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One interface for everything, or each subsystem for itself?

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What's your opinion on this: Should i establish all my subsystems independently and let objects access them as needed, or should i have one monumental "core engine interface"? It's more of an organizational question. If there is only one interface, all these objects won't have to depend on all the subsystems. In fact, in case of total subsystem failure ("Dude! Where's my soundcard?"), the "core interface" approach good just simply choose to do nothing with incoming function calls. But, it's one more layer of indirection. With the unified interface approach, you would never see client objects with this: #include "Sound.h" #include "Graphics.h" #include "FontDrawingFunctions.h" #include "ObjectManager.h" #include "ResourceManager.h" ... etc ... All the functions of those respective subsystems would simply be "copied" into a big unified interface. Now objects would only have to include this: #include "CoreInterface.h" The interface object would simply redirect to the appropriate subsytem:
void CoreInterface::DoThing( param ) {
   subsystem->DoThing( param );
   }
This is basically the Mediator pattern, giving the Mediator exclusive access to the subsystems. What do you think? Good idea? Bad idea?

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I have this problem a lot - where to draw the line at nice'n'clean interfaces vs. spending too much time writing them. In this case, I'd probably go for the direct access method, but it also depends on how many calls would be redirected through the interface. If it's only a few, then an interface could be a good idea. But, if there will be a lot of different function calls redirected through, then redesigns of your subsystems could mean lots of maintenance work updating the interface.

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Not that I practice what I preach, but ideologically, #2 is what I'd prefer. Why?
Because I'd like a unified interface to subsystem #2 for example. If the subsystem changes, or if I allow multiple subsystems [such as allowing multiple renderers] I don't want to have to make changes in many areas of my code. Just in the engine interface/translation layer.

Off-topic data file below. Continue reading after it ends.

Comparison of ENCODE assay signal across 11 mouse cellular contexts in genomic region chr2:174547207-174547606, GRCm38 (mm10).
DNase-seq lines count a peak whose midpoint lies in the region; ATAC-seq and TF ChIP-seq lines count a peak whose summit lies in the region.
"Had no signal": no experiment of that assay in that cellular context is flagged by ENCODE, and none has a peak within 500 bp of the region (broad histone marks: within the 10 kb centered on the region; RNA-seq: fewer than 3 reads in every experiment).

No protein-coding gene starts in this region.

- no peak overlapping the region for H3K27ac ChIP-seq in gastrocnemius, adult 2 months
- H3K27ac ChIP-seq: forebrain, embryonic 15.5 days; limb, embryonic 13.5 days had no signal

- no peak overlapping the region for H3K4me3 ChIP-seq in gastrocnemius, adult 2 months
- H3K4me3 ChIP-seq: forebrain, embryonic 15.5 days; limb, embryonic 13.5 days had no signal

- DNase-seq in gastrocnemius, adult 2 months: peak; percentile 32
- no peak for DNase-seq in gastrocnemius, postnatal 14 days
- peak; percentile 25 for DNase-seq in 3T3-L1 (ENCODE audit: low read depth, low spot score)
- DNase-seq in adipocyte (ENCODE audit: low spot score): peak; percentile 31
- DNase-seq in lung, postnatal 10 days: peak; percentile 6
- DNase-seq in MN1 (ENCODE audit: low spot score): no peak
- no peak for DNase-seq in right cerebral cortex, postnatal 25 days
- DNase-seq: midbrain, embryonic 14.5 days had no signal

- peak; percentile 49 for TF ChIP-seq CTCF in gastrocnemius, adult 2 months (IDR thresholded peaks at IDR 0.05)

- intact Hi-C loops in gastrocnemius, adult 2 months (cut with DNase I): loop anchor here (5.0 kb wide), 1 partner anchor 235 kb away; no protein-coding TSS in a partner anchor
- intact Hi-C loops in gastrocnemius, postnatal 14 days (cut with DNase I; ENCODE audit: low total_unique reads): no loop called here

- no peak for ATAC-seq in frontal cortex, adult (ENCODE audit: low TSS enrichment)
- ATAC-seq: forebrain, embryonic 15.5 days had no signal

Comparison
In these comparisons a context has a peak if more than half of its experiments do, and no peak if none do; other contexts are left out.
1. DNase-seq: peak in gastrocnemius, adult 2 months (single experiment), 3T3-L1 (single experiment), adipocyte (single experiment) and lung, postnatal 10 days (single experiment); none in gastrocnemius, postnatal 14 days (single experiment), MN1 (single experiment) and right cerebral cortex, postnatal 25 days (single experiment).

That said, I'm not sure I'd have a unified engine interface with exclusive access. Something more along the lines of client class[es] to abstract the subsystems one at a time might be more practical.

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My personal opinion is that a big unified interface would happen to be the worst thing you could do.

If you must, you could use a central "Kernel" object or something similar which provides access to all subsystems like this:

// Subsystems
class InputServer;
class AudioServer;
class StorageServer;

class Kernel {
// ...

InputServer &getInputServer() { return m_InputServer; }
AudioServer &getAudioServer() { return m_AudioServer; }
StorageServer &getStorageServer() { return m_StorageServer; }
};



Having a large unified interface would enforce a spider-web design, where everything is connected to everything else, making it hard to reuse, update or replace parts of your project (which is likely to happen for a large thing like an engine).

-Markus-

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I'm an avid supporter of code seperation so I endorse method 2. In use layered and interface design with all my projects and have never had any problems with them. In fact it generally makes things more effecient,more productive and promotes code reusablity.

Consider this, The client object only needs to know how to interact with the user, it should not concern it self with what those interactions do it just passes the appropriete message to the engine. The engine will then inform the relevent objects of what to do.

The point of this is that if you change, add, or remove any subsystem the only class you will need to update is the engine interface, everything else should continue to function as normal with no knowledge that anything has changed.

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